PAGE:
February 22, 2019 2 min read
When it comes to pets like dogs and cats, we often use the terms fur and hair interchangeably. But, have you ever asked yourself if they are in fact the same thing? If you have a furry, or hairy, friend at home, here are some things you should know about their coats.
The most important thing to know about the difference between hair and fur is that they are actually not different at all, at least scientifically speaking. Both hair and fur share the same chemical composition, as the two are made out of keratin, the same protein compound that makes up fingernails, claws, horns, and hooves. When people discuss hair vs. fur, they are typically referring to appearance, texture, and length of a dog’s coat.
The main difference between hair and fur is the way each grows. Even though both dog hair and fur go through the same phases of the hair cycle, how long each stage takes determines the characteristics such as thickness, length, texture, and shedding. Generally, “hair” goes through a longer Anagen phase or growing phase. Dog “fur” goes through the entire cycle quicker, which is why dogs with fur shed more often. Since fur goes through every phase faster, including the growing phase, dog fur is typically shorter and thicker than hair which is longer due to its longer growing phase.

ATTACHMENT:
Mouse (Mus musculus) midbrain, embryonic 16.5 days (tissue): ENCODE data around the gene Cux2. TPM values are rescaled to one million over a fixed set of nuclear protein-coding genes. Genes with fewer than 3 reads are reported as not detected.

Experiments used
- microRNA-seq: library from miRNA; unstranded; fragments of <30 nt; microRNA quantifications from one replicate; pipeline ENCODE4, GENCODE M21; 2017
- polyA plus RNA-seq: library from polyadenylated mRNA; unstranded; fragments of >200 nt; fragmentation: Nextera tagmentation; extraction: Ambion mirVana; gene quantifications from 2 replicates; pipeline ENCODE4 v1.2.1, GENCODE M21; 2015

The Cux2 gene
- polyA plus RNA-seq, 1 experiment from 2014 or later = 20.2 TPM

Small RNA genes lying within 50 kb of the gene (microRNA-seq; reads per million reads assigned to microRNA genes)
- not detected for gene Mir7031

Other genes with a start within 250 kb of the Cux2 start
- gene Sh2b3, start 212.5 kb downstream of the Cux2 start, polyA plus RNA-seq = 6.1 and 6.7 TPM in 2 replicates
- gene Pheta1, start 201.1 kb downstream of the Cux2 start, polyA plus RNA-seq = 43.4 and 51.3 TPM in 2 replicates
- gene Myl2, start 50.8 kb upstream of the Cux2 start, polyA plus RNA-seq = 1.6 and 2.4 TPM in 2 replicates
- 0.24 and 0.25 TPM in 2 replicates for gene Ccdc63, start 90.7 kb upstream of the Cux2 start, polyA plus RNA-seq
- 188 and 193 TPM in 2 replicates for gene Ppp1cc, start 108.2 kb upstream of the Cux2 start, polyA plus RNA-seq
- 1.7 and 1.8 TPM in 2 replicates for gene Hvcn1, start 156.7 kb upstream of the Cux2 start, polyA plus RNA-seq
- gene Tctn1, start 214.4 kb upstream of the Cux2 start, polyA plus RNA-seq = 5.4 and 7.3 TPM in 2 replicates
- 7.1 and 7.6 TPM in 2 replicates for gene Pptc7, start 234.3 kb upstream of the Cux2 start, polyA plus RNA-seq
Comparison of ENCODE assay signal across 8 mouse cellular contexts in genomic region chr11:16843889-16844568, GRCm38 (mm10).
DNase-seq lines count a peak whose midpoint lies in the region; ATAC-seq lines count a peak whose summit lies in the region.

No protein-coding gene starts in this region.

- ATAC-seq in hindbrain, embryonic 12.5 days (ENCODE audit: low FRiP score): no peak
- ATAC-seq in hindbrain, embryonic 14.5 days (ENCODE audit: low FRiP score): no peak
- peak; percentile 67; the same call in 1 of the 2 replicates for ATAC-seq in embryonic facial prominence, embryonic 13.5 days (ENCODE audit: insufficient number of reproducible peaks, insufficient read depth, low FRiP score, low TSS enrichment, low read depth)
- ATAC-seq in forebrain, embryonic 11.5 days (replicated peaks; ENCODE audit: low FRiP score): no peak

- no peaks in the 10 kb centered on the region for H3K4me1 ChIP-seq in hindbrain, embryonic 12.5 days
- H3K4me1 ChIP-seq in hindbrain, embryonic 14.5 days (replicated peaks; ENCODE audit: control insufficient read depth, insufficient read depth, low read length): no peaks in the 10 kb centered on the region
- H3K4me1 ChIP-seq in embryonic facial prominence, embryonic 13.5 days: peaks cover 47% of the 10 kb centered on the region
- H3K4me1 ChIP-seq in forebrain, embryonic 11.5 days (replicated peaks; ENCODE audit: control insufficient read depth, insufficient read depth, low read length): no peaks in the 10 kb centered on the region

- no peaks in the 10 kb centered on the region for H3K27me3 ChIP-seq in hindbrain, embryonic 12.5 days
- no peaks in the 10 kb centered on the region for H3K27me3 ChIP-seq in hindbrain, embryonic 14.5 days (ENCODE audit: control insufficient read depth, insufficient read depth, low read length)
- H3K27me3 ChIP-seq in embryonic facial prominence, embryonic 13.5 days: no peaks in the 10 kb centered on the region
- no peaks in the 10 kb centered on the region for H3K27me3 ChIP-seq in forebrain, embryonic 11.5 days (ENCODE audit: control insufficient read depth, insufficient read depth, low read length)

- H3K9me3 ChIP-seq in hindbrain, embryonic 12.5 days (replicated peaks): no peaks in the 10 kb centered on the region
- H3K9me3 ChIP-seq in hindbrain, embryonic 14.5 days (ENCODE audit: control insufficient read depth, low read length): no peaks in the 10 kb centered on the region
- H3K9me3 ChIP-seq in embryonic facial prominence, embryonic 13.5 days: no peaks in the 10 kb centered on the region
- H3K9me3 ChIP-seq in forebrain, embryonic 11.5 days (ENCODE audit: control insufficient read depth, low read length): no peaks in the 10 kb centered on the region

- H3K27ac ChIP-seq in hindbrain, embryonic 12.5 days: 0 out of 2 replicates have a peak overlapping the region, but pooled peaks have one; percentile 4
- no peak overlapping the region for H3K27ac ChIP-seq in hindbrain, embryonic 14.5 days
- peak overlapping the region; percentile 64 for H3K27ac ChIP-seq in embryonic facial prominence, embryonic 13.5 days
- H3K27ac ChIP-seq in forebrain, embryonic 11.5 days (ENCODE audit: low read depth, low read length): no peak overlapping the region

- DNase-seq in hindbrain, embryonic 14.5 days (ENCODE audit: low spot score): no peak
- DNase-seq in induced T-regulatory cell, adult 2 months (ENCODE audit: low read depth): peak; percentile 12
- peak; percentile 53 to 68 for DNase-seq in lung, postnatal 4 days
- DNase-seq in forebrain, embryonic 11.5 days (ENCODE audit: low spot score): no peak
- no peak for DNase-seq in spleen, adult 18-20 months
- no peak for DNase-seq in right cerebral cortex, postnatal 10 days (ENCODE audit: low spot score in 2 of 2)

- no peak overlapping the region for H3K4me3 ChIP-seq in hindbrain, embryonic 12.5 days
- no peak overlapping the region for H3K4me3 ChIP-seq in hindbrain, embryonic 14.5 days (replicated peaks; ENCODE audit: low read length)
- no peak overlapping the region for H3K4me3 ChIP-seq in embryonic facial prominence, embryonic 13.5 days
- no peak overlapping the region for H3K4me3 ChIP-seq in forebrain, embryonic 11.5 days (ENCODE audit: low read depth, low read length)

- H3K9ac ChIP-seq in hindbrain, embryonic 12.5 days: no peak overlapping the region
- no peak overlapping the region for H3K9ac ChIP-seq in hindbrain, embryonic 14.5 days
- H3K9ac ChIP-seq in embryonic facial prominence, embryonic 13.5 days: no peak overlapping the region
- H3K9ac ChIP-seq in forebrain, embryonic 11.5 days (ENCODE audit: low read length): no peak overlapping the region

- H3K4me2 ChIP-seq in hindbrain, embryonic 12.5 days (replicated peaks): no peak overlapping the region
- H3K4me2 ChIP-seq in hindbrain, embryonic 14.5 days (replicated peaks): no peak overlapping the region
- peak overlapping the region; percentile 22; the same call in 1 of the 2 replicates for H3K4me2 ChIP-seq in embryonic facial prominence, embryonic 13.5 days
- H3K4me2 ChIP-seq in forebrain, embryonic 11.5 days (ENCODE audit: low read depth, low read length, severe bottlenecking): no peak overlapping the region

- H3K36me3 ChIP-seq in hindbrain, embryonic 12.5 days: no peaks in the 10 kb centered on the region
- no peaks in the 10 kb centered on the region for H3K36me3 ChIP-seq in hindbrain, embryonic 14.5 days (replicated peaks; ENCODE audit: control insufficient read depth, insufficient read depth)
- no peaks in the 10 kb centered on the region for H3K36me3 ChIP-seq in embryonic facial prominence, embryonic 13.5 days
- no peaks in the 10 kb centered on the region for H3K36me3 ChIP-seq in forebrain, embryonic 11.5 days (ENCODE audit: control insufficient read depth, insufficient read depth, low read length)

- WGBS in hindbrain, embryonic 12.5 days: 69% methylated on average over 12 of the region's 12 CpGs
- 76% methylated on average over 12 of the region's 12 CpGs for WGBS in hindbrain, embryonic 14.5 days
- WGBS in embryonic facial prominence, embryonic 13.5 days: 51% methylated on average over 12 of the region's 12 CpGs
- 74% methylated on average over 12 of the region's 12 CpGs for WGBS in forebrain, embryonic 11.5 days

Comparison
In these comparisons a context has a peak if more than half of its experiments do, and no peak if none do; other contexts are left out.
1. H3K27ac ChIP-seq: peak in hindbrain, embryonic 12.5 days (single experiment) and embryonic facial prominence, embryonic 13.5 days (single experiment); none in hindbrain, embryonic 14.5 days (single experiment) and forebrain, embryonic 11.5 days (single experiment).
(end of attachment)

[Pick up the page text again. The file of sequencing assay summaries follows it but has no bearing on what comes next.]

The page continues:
There are over three dozen dog breeds that grow hair instead of fur. Because longer hair tends to trap allergens, many of these dogs are considered hypoallergenic, or less likely to cause an allergic reaction. These dogs include:
The following list of dogs tend to have shorter coats, commonly called fur. These dogs don’t require much grooming but shed more often than dogs with hair.
When it comes to cats, the terms hair and fur are often used interchangeably to the point where it can get confusing. For example, a ball of cat fur is called a hairball, but people often refer to their cats as furballs. Generally, the preferred term among cat owners is hair, regardless of breed.
When it comes to horses, there is also no difference between hair and fur. However, you will rarely meet someone who refers to a horse’s coat as fur. When it comes to larger animals like horses and livestock, what determines if they have hair or fur is if humans can use their coats as, well, coats. For example, a cow’s or horse’s coat is not dense or long enough to be used as garments, so we call their coats hair. In contrast, mammals like bears and minks are considered to have fur, while animals like sheep are said to have a fleece of wool.